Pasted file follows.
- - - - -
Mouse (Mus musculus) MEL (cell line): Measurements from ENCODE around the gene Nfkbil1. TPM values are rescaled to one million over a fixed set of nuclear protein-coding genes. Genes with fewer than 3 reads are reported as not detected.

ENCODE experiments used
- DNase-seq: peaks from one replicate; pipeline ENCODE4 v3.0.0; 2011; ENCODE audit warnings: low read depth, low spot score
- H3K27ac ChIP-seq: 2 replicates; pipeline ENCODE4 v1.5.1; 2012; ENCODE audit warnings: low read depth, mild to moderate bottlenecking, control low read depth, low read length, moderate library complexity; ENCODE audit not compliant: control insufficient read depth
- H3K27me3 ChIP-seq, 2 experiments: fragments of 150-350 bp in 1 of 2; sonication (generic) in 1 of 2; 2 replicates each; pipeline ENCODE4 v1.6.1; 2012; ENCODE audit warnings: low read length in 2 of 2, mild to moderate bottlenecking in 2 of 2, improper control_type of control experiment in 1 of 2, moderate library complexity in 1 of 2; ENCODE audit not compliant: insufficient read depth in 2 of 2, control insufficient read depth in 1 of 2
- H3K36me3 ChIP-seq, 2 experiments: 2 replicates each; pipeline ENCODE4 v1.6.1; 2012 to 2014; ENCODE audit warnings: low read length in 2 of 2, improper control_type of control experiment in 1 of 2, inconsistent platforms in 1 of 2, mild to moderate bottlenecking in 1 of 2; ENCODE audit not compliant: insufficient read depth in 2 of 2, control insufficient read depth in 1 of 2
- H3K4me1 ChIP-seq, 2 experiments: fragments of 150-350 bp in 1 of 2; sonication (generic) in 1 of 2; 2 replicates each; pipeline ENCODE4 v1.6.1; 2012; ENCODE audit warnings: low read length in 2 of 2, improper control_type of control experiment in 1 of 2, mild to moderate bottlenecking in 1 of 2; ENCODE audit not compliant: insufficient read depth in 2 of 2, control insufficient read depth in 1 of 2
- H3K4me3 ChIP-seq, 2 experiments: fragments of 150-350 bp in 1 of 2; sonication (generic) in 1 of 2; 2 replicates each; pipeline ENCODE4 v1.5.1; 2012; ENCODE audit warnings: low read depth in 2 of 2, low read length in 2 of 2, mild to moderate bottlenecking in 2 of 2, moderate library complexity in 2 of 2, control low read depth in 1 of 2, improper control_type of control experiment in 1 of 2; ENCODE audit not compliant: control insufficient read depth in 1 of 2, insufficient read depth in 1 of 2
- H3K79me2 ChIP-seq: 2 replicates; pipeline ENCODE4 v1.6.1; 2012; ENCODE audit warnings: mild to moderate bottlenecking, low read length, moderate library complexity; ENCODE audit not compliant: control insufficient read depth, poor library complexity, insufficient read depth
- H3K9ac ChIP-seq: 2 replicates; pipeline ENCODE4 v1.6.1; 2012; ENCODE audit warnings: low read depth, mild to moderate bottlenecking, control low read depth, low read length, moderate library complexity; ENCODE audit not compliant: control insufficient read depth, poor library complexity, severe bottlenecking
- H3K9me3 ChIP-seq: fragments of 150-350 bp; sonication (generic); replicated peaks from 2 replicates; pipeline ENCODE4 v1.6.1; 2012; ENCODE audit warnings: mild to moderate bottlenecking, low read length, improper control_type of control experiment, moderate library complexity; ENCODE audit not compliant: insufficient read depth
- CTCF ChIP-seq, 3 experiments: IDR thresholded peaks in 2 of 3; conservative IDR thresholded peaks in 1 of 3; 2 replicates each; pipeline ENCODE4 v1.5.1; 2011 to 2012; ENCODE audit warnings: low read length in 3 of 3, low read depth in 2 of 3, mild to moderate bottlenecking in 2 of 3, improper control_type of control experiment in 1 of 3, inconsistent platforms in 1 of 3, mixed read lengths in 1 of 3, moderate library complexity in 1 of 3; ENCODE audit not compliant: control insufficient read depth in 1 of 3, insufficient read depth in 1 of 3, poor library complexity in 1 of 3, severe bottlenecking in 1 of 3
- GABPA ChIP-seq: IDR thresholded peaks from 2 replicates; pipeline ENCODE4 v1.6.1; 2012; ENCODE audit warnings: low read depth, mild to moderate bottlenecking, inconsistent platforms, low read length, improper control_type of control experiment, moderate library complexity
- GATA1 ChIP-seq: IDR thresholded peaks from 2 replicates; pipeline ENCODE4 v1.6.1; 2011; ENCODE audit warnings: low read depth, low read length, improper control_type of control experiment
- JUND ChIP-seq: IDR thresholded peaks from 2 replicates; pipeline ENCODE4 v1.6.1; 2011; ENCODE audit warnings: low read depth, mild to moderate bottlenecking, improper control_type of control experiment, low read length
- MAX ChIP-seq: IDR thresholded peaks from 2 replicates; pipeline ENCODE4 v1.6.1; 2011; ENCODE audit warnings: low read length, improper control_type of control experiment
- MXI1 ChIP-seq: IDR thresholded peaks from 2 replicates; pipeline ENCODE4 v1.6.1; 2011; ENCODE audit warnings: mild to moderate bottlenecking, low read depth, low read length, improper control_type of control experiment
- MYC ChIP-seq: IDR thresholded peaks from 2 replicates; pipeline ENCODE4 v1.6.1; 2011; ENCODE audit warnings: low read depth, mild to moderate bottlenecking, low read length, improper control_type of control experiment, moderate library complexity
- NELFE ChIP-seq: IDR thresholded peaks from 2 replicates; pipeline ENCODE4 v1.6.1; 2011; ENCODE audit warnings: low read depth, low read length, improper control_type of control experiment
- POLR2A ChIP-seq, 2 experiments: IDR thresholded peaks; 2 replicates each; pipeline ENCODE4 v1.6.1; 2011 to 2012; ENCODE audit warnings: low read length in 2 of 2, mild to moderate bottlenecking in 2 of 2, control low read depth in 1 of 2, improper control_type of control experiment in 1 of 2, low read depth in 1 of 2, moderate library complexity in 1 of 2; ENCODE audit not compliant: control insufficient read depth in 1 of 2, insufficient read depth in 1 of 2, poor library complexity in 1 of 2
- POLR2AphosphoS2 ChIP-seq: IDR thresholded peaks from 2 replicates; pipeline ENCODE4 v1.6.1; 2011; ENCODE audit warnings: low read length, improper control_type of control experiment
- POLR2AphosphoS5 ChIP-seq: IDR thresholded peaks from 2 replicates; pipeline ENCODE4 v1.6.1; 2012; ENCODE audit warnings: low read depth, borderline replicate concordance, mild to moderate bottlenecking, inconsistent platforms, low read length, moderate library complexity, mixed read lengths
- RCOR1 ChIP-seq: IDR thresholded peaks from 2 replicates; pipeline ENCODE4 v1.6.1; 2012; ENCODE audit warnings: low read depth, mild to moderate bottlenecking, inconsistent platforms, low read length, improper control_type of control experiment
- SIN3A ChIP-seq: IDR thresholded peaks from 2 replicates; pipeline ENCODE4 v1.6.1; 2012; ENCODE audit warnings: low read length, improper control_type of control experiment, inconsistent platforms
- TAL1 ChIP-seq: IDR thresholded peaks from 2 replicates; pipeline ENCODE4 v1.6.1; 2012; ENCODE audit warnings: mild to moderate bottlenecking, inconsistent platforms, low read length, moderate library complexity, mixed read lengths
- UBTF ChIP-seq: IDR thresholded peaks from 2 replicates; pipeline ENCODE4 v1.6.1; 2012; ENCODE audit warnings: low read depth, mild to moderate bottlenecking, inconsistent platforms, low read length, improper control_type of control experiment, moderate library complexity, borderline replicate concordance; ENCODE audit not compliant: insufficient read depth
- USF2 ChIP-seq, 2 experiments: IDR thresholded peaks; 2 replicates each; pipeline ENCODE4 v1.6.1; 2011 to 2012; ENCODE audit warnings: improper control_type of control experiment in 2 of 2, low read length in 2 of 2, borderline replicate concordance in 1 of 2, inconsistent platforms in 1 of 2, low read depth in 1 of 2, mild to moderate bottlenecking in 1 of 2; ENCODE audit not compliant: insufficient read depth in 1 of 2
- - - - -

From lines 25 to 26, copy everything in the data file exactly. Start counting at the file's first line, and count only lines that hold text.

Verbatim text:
- TAL1 ChIP-seq: IDR thresholded peaks from 2 replicates; pipeline ENCODE4 v1.6.1; 2012; ENCODE audit warnings: mild to moderate bottlenecking, inconsistent platforms, low read length, moderate library complexity, mixed read lengths
- UBTF ChIP-seq: IDR thresholded peaks from 2 replicates; pipeline ENCODE4 v1.6.1; 2012; ENCODE audit warnings: low read depth, mild to moderate bottlenecking, inconsistent platforms, low read length, improper control_type of control experiment, moderate library complexity, borderline replicate concordance; ENCODE audit not compliant: insufficient read depth